NYT: Senator David Perdue Is The Senate’s “Most Prolific Stock Trader By Far”

December 2, 2020

Perdue “bought and sold shares” of a number of financial companies his Senate panel directly oversaw

Perdue traded stock in malware detection company while on cybersecurity subcommittee, which “could have provided him with nonpublic information”  

ATLANTA — A new report by the New York Times revealed that Senator David Perdue’s stock transactions during his term in Washington accounted for “nearly a third” of all Senate trades reported in the past six years, making him the Senate’s “most prolific stock trader by far, sometimes reporting 20 or more transactions in a single day.” Perdue’s 2,596 trades in just six years is “roughly equal” to the combined trading volume of the next five most active traders in the Senate.

The report notes that along with an “unusually” large volume of stock trades, Perdue’s trades were often in companies that also “stood to benefit from policy” that came before the exact committees and subcommittees on which Perdue served, raising additional concerns after the Justice Department uncovered that Perdue lied to Georgians about not having input on his stock transactions.

“Not only was Perdue making more stock transactions than any other senator, but he was trading stocks in companies within his Senate committees’ oversight – that’s corruption, plain and simple,” said Braxton Brewington, spokesman for the Democratic Party of Georgia. “If only Perdue spent as much time delivering pandemic relief to struggling Georgians as he does getting even richer off the stock market.”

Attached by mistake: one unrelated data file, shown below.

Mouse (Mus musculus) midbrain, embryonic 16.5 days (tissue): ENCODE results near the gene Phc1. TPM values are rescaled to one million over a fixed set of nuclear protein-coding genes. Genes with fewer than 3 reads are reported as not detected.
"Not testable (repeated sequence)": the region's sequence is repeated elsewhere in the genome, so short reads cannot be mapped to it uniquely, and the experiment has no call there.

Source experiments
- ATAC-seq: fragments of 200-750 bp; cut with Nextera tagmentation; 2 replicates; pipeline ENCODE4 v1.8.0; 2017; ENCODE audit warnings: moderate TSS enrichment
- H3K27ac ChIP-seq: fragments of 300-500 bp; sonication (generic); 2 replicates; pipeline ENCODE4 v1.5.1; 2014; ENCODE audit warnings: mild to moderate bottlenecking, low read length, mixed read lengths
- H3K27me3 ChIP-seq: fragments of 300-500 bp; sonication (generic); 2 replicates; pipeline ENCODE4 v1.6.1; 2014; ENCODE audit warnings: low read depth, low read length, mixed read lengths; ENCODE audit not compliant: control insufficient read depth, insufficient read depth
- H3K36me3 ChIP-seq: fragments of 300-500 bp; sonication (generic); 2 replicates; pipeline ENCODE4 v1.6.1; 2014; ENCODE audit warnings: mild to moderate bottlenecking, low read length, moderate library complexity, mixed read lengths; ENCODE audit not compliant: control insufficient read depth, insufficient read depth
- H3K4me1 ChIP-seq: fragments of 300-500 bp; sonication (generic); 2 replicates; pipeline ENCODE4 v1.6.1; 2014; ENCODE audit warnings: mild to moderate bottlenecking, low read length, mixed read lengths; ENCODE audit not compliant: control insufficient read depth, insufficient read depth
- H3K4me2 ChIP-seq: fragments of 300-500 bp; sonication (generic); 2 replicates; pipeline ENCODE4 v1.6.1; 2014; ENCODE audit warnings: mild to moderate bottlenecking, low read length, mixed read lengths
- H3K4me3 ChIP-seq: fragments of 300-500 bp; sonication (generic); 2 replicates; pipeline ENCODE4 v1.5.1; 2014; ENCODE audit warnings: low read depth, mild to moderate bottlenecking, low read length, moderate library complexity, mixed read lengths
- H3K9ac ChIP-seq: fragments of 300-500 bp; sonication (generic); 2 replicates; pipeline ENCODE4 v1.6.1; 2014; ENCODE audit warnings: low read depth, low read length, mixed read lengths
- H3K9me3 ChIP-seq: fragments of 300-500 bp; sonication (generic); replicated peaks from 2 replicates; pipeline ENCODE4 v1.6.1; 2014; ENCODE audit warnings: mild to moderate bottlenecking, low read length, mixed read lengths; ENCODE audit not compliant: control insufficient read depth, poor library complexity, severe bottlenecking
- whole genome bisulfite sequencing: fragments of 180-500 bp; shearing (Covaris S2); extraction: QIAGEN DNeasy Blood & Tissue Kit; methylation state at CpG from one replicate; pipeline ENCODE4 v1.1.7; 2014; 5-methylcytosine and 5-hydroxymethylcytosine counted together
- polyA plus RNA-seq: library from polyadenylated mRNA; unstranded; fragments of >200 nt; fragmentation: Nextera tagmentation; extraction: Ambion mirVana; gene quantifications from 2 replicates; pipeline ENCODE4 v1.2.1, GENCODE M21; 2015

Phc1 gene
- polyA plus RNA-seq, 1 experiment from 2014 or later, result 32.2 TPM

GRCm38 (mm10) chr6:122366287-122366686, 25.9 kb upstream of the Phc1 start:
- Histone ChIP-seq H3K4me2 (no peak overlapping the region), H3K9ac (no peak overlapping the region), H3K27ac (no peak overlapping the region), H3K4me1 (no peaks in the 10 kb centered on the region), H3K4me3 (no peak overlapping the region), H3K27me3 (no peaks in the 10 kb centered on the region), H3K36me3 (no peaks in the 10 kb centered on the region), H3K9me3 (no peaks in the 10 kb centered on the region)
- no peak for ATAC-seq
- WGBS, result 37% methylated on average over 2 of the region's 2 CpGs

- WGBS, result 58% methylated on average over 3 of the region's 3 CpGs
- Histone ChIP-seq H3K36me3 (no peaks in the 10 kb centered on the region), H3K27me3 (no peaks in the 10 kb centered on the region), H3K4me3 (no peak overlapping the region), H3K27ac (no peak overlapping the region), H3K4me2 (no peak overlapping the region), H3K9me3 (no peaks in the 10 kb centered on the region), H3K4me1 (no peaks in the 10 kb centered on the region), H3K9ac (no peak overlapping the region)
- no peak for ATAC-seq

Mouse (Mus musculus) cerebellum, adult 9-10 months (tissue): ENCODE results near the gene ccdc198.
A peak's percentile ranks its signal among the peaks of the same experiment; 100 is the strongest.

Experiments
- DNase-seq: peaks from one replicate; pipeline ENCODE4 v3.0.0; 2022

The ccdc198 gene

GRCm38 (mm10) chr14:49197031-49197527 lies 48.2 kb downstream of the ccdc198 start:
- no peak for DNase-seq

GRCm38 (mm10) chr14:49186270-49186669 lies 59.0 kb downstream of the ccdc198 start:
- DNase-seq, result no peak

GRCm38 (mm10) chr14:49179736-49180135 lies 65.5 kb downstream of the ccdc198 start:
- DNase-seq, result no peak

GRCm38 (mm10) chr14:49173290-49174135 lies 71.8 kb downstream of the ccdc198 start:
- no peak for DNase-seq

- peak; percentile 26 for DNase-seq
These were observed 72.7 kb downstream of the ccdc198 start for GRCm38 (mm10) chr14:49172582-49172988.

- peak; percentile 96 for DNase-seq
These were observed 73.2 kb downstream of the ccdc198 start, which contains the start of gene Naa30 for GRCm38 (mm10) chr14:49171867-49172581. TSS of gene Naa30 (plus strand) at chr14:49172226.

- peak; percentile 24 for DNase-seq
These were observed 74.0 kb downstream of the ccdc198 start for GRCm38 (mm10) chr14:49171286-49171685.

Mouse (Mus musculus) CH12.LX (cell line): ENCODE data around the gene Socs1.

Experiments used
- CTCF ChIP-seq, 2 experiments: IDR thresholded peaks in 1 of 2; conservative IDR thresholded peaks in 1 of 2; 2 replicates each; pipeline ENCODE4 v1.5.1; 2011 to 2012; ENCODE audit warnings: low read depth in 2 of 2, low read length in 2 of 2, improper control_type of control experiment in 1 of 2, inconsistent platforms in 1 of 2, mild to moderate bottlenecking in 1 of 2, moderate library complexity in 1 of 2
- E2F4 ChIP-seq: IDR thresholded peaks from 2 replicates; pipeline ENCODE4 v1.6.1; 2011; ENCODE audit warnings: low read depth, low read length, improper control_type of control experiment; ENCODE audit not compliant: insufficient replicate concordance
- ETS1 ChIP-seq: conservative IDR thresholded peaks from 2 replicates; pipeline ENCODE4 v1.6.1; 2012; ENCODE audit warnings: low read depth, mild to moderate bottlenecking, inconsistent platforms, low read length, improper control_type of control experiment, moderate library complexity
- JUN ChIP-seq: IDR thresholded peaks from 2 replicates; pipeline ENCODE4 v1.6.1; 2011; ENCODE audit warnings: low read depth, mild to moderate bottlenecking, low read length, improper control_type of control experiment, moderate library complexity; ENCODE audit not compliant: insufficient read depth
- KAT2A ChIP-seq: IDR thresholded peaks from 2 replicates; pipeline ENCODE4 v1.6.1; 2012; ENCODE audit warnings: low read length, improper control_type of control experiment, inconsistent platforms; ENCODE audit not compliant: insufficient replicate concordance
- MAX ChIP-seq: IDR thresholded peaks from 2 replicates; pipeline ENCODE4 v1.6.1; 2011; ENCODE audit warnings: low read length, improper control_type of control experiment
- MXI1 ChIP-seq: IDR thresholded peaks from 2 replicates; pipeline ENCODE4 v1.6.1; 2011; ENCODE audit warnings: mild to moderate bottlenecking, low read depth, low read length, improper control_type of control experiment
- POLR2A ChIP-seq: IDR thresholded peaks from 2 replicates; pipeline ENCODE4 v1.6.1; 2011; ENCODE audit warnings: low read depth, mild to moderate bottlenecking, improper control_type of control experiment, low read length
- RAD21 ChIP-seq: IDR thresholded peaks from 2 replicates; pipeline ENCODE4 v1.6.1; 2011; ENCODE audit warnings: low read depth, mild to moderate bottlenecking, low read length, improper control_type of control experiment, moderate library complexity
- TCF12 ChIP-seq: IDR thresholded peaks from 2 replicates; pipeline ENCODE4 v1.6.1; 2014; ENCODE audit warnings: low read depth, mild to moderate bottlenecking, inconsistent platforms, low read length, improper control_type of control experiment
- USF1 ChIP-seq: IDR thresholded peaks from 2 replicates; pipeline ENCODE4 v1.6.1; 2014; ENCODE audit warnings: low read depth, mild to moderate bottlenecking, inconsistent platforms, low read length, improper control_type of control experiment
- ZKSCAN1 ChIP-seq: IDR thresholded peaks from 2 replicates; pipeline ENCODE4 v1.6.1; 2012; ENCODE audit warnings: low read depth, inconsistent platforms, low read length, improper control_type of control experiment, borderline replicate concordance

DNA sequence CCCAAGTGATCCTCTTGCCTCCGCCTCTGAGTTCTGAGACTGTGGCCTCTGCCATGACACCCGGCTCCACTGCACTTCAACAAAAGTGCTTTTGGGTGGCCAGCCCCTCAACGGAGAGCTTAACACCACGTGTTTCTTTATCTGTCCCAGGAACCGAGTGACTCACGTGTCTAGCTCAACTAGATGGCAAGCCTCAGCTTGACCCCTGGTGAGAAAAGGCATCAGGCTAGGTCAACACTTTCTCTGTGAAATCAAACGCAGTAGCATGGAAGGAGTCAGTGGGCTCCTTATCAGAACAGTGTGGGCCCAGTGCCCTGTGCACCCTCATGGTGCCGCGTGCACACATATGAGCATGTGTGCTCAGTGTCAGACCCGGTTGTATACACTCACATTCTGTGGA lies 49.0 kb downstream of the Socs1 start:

New York Times: 2,596 Trades in One Term: Inside Senator Perdue’s Stock Portfolio

  • “Last week, The New York Times reported that the Justice Department had investigated the senator for possible insider trading in his sale of more than $1 million worth of stock in a financial-analysis firm, Cardlytics. Ultimately, prosecutors declined to bring charges. Other media outlets have revealed several trades in companies whose business dealings fall under the jurisdiction of Mr. Perdue’s committees.”
  • “An examination of Mr. Perdue’s stock trading during his six years in office reveals that he has been the Senate’s most prolific stock trader by far, sometimes reporting 20 or more transactions in a single day.”
  • “The Times analyzed data compiled by Senate Stock Watcher, a nonpartisan website that aggregates publicly available information on lawmakers’ trading, and found that Mr. Perdue’s transactions accounted for nearly a third of all Senate trades reported in the past six years. His 2,596 trades, mostly in stocks but also in bonds and funds, roughly equal the combined trading volume of the next five most active traders in the Senate.”
  • “The data also shows the breadth of trades Mr. Perdue made in companies that stood to benefit from policy and spending matters that came not just before the Senate as a whole, but before the committees and subcommittees on which he served.”
  • “Nearly half of Mr. Perdue’s FireEye trades, for example, occurred while he sat on the cybersecurity panel, a role that potentially could have provided him with nonpublic information about companies like FireEye. During that period, FireEye landed a subcontract worth more than $30 million with the Army Cyber Command, which had operations at Fort Gordon, in Mr. Perdue’s home state. In 2018, Mr. Perdue reported capital gains of up to $15,000 from FireEye trades.”
  • “Mr. Perdue disputes the notion that his investment activity posed a conflict, saying that his trades were handled by outside advisers without his input, although his instructions to Goldman Sachs to sell Cardlytics suggest that he directed at least some trades.”
  • “In April, after questions were raised about stock trades that Mr. Perdue and other senators had made around the onset of the coronavirus pandemic, he abruptly sold virtually all of his stock holdings — between $3.2 million and $9.4 million worth.”